319 Biological Transformations of Nanoparticles in Soybean Plants Via X-Ray Absorption Spectroscopy

Thursday, November 5, 2009: 2:10 PM
Angus (Camino Real Hotel)
Jorge Gardea-Torresdey , Department of Chemistry, University of Texas at El Paso, El Paso, TX
G de La Rosa , Department of Chemistry, University of Texas at El Paso, El Paso, TX
M López-Moreno , Department of Chemistry, University of Texas at El Paso, El Paso, TX
J Hernández-Viezcas , Department of Chemistry, University of Texas at El Paso, El Paso, TX
H Castillo-Michel , Department of Chemistry, University of Texas at El Paso, El Paso, TX
J Peralta-Videa , Department of Chemistry, University of Texas at El Paso, El Paso, TX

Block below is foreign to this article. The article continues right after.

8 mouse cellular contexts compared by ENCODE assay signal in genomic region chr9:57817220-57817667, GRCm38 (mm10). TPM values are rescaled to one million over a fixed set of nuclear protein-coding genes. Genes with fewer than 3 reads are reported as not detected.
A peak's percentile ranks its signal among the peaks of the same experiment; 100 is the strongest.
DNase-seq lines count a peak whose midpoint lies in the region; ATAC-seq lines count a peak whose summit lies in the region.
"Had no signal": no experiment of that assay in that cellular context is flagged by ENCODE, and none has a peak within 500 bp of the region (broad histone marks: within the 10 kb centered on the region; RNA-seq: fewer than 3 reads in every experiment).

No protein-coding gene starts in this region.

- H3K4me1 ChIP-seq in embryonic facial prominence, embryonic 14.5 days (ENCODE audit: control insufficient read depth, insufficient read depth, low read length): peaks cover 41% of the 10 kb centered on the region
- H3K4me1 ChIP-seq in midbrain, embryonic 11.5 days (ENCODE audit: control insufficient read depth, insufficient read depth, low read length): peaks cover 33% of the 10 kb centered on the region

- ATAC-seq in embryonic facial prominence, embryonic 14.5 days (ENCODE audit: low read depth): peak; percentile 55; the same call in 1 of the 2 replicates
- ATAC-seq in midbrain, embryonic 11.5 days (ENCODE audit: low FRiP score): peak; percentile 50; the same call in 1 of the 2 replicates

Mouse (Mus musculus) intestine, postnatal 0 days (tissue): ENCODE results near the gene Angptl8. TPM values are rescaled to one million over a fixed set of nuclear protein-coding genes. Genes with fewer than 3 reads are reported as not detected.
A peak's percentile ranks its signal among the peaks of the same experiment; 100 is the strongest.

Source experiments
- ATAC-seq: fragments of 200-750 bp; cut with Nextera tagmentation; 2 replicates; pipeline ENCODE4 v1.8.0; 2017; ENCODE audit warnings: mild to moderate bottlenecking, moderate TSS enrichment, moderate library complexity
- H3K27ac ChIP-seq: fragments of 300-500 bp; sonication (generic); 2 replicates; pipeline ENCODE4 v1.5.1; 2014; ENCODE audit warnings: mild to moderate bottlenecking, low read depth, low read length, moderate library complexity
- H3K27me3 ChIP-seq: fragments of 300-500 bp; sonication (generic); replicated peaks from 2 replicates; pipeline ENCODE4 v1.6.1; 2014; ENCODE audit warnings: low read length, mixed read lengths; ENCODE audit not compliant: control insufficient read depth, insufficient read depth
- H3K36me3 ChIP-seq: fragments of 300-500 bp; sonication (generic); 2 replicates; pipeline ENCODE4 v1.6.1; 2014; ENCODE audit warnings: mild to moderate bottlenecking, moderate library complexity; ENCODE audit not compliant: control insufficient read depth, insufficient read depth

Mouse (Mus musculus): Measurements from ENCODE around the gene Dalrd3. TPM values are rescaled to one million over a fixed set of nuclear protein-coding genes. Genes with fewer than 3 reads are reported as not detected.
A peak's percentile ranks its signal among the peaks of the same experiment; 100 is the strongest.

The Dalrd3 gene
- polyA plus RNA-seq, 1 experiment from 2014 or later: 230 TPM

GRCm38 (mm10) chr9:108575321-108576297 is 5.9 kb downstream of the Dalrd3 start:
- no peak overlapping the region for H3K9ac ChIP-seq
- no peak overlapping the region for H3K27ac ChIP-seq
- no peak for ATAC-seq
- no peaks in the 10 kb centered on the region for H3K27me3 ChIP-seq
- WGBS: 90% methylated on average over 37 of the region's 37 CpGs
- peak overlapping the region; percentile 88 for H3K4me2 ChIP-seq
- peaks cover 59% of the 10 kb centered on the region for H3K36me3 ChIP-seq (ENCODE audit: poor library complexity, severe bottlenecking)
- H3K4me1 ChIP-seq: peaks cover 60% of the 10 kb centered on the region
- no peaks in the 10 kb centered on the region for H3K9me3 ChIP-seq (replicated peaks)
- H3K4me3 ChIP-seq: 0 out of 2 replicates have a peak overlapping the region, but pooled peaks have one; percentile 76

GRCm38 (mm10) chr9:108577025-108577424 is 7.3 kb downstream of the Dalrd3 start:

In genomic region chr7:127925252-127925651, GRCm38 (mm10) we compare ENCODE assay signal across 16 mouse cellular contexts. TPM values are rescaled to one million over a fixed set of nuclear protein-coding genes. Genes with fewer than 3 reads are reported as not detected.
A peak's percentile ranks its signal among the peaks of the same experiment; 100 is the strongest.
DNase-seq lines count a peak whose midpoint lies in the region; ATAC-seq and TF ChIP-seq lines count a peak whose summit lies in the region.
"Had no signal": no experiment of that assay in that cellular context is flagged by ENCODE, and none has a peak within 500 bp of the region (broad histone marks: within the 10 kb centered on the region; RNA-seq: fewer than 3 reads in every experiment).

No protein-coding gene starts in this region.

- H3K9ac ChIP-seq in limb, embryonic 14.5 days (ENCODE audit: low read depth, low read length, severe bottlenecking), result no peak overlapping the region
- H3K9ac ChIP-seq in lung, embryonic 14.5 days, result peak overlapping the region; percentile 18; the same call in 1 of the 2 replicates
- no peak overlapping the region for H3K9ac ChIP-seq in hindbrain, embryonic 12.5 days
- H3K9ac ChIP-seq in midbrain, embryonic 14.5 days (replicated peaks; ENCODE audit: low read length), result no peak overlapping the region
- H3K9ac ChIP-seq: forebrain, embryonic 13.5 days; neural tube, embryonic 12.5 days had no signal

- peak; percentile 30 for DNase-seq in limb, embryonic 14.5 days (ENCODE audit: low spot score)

Nanoecotoxicology studies the interaction of engineered nanoparticles (NPs) with living organisms. Reports have described the toxicity of various nanomaterials on micro and macroorganisms, but this information is still scarce. As for plants, the toxicity of some NPs on model plants and crop species has been reported. However, to the authors’ knowledge, there is no information about the plant biotransformation of metal NPs. In this study, for the first time, we show evidence pertaining to the biotransformation of ZnO and CeO2 NPs by soybean seedlings. Although the NPs did not affect germination, they produced a differential effect on plant growth and element uptake. The root length was reduced by 40% in seedlings treated with 4000 mg L-1 ZnO NPs, but increased by 75% in seedlings treated with 4000 mg L-1 CeO2 NPs. At 4000 mg L-1 treatment, seedlings treated with CeO NPs had 462 mg Ce kg-1 DW, which was about 3-fold the amount of Zn found in seedlings treated with ZnO NPs (153 mg kg-1 DW). The synchrotron X-ray absorption spectroscopy showed clear evidence of the presence of CeO2 NPs in roots, whereas the ZnO NPs were clearly not present within the roots. Our results will assist in elucidating the possible interactions of some nanomaterials with living plants and further explore the potential ability of some plant species to generate defense mechanisms for metal NP detoxification.